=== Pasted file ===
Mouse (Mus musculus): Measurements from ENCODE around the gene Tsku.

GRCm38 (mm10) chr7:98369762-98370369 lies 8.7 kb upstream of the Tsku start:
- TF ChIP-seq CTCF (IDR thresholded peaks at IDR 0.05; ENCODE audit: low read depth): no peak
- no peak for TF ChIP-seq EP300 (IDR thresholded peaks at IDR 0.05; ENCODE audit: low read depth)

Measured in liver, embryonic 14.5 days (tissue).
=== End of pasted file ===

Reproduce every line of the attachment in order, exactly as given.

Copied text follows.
Mouse (Mus musculus): Measurements from ENCODE around the gene Tsku.

GRCm38 (mm10) chr7:98369762-98370369 lies 8.7 kb upstream of the Tsku start:
- TF ChIP-seq CTCF (IDR thresholded peaks at IDR 0.05; ENCODE audit: low read depth): no peak
- no peak for TF ChIP-seq EP300 (IDR thresholded peaks at IDR 0.05; ENCODE audit: low read depth)

Measured in liver, embryonic 14.5 days (tissue).